- If the company knew from 10pm on Saturday night, why had they not contacted myself or Susie to inform us?
- If Susie hadn’t rang the OS were they going tell us at all?
- It’s almost 2p.m. on Tuesday, why has CD still not contacted me?
- Are they going to?
- How many other clients – perhaps more vulnerable and less fortunate than I – did Carer A visit while waiting on or after getting Covid results?
- What, if any, recourse is there available to anyone effected?
The last query, mind you, is moot. Nobody in such a situation would be overly concerned by redress. Personally speaking, upset, fear and downright anger have enveloped me since the shock discovery around lunchtime on Sunday.
Upset at having to miss out on going over to Rehab for two weeks owing to the selfish idiocy of somebody else. Anger at the aforementioned, but also (a) the company possibly allowing Carer A continue working after undergoing a Covid-19 test. (b) that Carer A still came and tended to my needs after testing Positive, (c) that Carer A didn’t inform CD of his being infected with Covid-19 until AFTER he had completed my last call on Saturday night, (d) that, having been informed of their employee’s Positive test on Saturday night, CD has still not contacted me, and (e) the fact that not only did the incident put me in danger but also my 80-year-old mother and 91-year-old father (who is himself still recovering having being hospitalised with Covid-19 for 17 days)
The fear, naturally, is all of the above but also the mere fact that I am currently sitting around waiting to be tested, again. Not knowing if I have the damn virus myself now or, as a knock-on of same, if I have, God forbid, infected Susie or mam or dad if I have contracted it myself. Rather than be labelled a hypocrite I will openly admit that the restrictions have caused me upset, frustration and mental health difficulties which have been extensively documented here since a bat in Wuhan, China put the world into a tailspin.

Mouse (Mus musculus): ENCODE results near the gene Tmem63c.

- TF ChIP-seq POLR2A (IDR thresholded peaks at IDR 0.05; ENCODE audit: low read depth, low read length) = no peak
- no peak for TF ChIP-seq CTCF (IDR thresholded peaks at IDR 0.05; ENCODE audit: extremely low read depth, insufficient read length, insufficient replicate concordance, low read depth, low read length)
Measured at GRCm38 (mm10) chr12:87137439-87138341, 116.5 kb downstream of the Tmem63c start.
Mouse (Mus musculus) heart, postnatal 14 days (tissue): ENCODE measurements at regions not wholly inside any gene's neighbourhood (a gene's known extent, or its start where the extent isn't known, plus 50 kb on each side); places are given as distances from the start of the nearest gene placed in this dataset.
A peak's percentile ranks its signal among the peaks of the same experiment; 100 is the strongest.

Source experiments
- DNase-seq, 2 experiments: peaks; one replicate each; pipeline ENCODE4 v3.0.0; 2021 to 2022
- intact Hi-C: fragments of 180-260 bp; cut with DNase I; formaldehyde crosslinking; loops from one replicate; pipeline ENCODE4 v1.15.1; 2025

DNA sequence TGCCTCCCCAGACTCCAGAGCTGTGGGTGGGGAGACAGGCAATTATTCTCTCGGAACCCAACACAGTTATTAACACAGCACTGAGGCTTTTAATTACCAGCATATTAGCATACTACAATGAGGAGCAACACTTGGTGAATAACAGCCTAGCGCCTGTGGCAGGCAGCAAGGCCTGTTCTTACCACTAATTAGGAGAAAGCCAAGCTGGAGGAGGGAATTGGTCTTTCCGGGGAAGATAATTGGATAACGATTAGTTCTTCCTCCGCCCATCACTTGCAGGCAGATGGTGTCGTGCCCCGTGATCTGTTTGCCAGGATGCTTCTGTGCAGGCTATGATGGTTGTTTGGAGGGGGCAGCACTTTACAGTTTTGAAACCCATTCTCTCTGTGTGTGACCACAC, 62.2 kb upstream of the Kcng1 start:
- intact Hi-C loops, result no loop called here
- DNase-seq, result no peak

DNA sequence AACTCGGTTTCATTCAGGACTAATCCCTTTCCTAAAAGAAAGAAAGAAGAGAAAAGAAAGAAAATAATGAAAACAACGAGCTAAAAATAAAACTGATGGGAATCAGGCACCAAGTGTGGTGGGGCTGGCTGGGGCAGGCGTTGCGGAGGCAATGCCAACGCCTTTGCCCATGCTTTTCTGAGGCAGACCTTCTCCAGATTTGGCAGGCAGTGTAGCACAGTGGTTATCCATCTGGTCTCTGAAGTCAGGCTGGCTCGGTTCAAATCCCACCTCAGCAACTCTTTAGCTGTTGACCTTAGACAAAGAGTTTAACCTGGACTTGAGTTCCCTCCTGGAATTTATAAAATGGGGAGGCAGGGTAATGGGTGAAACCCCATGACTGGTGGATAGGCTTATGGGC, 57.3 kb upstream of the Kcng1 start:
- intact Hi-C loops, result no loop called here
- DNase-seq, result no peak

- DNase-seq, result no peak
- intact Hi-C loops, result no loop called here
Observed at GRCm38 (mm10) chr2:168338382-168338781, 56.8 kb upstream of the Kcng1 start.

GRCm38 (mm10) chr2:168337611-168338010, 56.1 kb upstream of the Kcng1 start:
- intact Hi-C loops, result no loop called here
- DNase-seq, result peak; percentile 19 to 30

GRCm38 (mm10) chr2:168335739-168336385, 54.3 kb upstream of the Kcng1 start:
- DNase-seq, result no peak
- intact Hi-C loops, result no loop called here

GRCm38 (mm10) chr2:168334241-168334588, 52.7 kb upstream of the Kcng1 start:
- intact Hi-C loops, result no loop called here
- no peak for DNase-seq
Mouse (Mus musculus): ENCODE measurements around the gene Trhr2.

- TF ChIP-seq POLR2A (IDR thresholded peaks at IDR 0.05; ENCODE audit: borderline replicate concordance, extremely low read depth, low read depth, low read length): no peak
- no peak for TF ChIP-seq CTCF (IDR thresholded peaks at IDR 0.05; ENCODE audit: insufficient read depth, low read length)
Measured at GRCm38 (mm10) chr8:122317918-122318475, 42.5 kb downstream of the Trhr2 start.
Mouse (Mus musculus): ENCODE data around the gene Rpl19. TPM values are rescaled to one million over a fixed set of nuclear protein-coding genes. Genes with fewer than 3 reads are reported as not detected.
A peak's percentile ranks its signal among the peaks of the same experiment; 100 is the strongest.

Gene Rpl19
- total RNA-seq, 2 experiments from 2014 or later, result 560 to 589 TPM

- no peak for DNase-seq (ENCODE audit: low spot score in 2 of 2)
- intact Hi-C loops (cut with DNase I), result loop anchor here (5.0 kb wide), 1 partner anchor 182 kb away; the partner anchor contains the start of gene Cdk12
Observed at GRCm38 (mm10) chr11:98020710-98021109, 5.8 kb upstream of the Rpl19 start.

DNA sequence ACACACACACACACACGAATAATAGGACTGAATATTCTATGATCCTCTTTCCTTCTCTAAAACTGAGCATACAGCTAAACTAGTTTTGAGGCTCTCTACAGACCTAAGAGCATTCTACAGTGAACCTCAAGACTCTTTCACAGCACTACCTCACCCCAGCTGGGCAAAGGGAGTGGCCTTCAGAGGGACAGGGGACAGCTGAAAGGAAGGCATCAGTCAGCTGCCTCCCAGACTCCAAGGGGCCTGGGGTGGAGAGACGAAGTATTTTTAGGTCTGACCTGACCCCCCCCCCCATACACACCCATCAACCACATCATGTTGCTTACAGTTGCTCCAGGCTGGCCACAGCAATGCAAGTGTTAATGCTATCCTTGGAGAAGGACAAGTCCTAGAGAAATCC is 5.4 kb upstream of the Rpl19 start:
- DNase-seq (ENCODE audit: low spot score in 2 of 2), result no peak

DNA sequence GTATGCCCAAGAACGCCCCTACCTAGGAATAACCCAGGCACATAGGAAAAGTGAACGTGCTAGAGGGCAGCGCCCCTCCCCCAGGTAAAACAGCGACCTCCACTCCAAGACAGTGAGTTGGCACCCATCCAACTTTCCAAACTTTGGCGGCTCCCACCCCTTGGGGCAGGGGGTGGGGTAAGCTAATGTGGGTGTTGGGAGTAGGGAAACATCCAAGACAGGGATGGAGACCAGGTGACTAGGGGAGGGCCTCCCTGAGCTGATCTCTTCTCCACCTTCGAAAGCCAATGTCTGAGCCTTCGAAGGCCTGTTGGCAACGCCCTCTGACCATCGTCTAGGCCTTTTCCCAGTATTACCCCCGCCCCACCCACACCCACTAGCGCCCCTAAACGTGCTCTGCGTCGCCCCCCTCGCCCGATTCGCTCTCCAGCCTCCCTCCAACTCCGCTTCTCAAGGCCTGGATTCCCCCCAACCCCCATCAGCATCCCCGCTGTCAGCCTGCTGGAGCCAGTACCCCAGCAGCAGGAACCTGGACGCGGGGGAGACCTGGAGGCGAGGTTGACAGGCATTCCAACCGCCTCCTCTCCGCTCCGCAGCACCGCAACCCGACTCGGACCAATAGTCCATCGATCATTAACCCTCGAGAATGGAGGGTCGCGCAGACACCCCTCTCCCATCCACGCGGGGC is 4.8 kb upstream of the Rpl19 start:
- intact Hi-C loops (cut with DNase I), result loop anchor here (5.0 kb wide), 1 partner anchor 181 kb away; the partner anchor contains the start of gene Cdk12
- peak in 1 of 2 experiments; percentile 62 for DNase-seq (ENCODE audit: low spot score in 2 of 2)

However, difficult though it unquestionably has been – and I fear will be for a good while yet – without wanting to sound smug, it would be hoped there would be an acceptance that I’ve been doing OK dealing with the upheaval. Have I been perfect? Not in a month of Sundays. My navigating the choppy waters only made possible by being able to pop over to the ladies and gents in the RehabCare
Now though, the greatest feeling is of total betrayal.In so far as can be done, in my case at least, people the world over have been doing their bit – often making incalculable sacrifices in the process – to stop the corrosive spread of this rampant killer. Yet the one group of people in whom greatest trust should have been able to be placed didn’t so much let the side down as give the opposition the ball straight in front of an open goal.
Then again, the really scary thing is that, while I am fortunate enough to be aware of what’s going on around me and being able to react to and articulate my feelings thereon, there are many depending on carers who are not so fortunate.